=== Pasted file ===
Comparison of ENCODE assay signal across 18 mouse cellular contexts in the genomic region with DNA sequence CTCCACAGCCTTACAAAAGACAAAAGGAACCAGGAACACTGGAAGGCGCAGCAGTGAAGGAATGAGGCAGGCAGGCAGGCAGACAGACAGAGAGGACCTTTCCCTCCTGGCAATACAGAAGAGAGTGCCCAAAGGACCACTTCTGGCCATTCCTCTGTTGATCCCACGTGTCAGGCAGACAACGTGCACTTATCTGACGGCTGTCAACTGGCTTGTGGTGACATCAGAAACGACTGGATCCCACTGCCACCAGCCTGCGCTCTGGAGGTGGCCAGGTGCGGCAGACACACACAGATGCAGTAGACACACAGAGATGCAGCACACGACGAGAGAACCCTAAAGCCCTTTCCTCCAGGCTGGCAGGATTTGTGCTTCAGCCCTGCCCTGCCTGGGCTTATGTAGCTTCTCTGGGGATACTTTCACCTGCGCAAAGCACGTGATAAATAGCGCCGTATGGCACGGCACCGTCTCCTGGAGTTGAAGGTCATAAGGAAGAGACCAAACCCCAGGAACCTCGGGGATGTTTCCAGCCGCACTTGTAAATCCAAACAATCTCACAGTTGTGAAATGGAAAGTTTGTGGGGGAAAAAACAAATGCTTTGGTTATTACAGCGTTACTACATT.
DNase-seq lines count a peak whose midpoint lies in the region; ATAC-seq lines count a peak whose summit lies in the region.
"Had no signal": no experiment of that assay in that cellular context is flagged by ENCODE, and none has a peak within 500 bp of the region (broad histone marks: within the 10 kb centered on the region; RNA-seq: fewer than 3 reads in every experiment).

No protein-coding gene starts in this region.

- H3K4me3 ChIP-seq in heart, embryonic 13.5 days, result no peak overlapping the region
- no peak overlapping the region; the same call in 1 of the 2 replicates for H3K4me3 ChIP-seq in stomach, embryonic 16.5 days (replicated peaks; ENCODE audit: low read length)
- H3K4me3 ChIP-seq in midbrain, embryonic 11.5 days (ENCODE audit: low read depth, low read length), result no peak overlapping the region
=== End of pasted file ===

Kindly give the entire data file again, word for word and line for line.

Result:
Comparison of ENCODE assay signal across 18 mouse cellular contexts in the genomic region with DNA sequence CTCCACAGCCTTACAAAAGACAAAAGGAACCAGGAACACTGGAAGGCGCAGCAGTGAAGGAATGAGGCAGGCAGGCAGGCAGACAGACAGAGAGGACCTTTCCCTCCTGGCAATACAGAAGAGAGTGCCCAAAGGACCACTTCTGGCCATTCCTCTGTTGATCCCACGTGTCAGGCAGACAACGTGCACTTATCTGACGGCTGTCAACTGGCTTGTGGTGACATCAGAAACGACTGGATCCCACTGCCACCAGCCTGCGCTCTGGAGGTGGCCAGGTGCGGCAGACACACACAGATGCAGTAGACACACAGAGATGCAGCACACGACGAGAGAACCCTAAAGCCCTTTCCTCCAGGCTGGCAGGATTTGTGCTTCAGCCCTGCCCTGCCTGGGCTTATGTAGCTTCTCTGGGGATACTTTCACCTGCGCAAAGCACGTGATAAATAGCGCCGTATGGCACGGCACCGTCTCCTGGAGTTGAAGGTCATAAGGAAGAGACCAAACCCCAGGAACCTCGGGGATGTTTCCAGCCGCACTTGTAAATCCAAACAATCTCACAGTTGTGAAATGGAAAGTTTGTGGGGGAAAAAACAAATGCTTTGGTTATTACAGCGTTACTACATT.
DNase-seq lines count a peak whose midpoint lies in the region; ATAC-seq lines count a peak whose summit lies in the region.
"Had no signal": no experiment of that assay in that cellular context is flagged by ENCODE, and none has a peak within 500 bp of the region (broad histone marks: within the 10 kb centered on the region; RNA-seq: fewer than 3 reads in every experiment).

No protein-coding gene starts in this region.

- H3K4me3 ChIP-seq in heart, embryonic 13.5 days, result no peak overlapping the region
- no peak overlapping the region; the same call in 1 of the 2 replicates for H3K4me3 ChIP-seq in stomach, embryonic 16.5 days (replicated peaks; ENCODE audit: low read length)
- H3K4me3 ChIP-seq in midbrain, embryonic 11.5 days (ENCODE audit: low read depth, low read length), result no peak overlapping the region